Torvalds: Not that I know. In fact, there doesn't seem to be any IP claims AT ALL in the SCO suit. The IP in question seems to be clearly IBM's to give to Linux, and the whole suit is about some alleged contracts that I obviously have no insight into, but that have nothing to do with Linux or IP law (contract law is a whole different area).
The whole IP brouhaha seems to have been just the SCO Group trying to throw FUD [fear, uncertainty and doubt] and make it look like they are somehow the 'wronged underdog whose IP was stolen.' They went for the tear-jerker approach, never mind that it wasn't apparently actually their IP in the first place.
You've said you will not sign an NDA in order to view the SCO Group code that's in question. Why?
Torvalds: Why should I? If I were to sign an NDA to see code, I couldn't use that knowledge anyway due to the NDA, so what would be the point? Not only that, I'd also be effectively unable to do my job as kernel maintainer, since I'd suddenly have to worry all the time whether something could be construed as being 'secret.'
Also, since everything points to there not being any IP issues in the case at all, the last thing I'd want to do is to enter into a contract with SCO. That's how you get sued, you know.
The FUD is flying over the SCO suit. Are you hearing any feedback from enterprises that might be reconsidering their Linux implementations or their future plans to use Linux in the enterprise?
Torvalds: I haven't had any feedback from companies about the suit. But I've had a lot of journalists and a lot of Slashdot readers send me e-mails!
SCO recently essentially blamed you for allowing proprietary Unix code into Linux and for not checking into where the contributed code is coming from. Is the Linux development process flawed? Will it change?
Torvalds: The process is fine and, in fact, the very openness of the process makes a lot of the accusations completely ridiculous. I'll guarantee you that it is a lot more likely that SCO's SVR4 code base contains open-source code than that Linux contains improper SVR4 code. (In fact, the AT&T vs. Berkeley lawsuit years ago showed that SVR4 does contain code taken from the BSD project with the copyright attributions, etc., removed, so I'm on fairly safe ground there!)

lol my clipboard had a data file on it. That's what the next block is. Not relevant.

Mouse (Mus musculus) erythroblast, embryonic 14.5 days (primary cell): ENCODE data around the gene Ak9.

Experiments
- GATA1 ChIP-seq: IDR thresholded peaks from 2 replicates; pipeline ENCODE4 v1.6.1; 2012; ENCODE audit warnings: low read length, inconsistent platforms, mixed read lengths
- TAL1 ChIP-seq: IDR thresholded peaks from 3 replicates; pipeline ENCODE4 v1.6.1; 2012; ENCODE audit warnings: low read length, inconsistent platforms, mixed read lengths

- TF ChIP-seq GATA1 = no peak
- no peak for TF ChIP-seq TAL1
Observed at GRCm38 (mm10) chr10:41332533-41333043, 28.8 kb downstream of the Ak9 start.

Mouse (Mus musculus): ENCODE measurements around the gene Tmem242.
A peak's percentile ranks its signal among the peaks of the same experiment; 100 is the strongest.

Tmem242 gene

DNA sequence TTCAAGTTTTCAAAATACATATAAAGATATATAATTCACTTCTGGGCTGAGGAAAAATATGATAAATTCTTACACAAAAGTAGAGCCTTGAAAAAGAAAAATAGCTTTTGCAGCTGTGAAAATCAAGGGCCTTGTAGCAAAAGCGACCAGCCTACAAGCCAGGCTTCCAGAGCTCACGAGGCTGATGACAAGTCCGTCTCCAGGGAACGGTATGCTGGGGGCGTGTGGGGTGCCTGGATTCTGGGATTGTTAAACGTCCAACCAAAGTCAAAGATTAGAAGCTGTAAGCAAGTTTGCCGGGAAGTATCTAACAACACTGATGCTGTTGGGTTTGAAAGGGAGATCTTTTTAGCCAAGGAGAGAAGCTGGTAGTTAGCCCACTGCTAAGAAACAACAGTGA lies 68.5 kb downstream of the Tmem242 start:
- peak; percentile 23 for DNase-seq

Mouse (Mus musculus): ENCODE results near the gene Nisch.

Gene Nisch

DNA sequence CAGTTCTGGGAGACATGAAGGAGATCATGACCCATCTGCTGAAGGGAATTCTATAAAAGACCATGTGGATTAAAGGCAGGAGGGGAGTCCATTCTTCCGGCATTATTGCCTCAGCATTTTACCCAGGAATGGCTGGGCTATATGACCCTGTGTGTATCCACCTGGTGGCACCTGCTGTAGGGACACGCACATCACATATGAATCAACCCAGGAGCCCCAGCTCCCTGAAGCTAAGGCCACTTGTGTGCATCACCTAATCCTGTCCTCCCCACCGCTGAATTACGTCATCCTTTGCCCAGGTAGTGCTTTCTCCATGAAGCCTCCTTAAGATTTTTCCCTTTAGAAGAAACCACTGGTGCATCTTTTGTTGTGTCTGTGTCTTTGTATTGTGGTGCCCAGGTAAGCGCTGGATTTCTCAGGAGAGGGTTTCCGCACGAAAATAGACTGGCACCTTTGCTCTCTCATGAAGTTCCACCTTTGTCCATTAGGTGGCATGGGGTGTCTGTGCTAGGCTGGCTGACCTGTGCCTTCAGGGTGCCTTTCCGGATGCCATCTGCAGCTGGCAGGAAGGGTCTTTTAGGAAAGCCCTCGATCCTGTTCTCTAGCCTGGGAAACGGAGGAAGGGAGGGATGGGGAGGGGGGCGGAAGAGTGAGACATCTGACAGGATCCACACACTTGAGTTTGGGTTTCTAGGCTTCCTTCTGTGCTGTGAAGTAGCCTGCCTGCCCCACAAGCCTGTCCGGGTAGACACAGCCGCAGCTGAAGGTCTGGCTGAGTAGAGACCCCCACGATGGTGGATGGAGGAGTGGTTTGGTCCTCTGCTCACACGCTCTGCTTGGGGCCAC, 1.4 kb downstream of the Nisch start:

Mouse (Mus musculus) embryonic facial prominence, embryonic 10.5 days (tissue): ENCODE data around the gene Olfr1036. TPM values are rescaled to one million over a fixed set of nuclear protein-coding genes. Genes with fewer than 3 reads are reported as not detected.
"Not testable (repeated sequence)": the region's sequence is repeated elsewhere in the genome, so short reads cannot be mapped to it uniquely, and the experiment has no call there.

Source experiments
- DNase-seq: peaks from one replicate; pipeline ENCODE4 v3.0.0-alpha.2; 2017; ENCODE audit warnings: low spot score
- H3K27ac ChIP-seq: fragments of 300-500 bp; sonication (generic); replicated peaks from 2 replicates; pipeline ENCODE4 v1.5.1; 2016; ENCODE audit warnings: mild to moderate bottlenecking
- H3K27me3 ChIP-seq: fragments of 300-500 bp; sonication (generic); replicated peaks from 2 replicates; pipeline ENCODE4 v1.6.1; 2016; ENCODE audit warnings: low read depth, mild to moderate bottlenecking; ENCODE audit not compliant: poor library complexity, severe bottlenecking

And perhaps more importantly, the thing is, the openness makes it easy for suspicious code to be pointed out, and we can go back and look where it really came from. The very fact that SCO doesn't want to point to the code in the open is only another indication of the fact that they know that, when people go back and see where it came from, it will be clear that it wasn't code that SCO had IP rights to in the first place.
These days, SCO has actually named some of the code they are unhappy about, in particular the RCU [read-copy-update] code that IBM made available to Linux. But the thing is, that code was written by IBM, and IBM even holds the patents to it (well, it was Sequent at the time, but they're long since assimilated into IBM).
The point being that the code got into Linux [in] quite legal ways -- from the real IP holder -- and we can point to exactly how it got into Linux and how IBM made not only the code available, but licensed the patents, too, the way the GPL requires. So SCO's case is clearly not about IP.
It appears that SCO's case is about the fact that IBM helped 'the competition' (never mind that SCO was into Linux back then, so it wasn't the competition back then). And SCO is unhappy about the fact that IBM wasn't their exclusive valentine, and that IBM screwed around with other partners after having dated SCO.
FOR MORE INFORMATION:
FEEDBACK: What features promised in the 2.6 kernel will help nudge Linux deeper into enterprise data centers?
Send your feedback to the SearchEnterpriseLinux.com news team.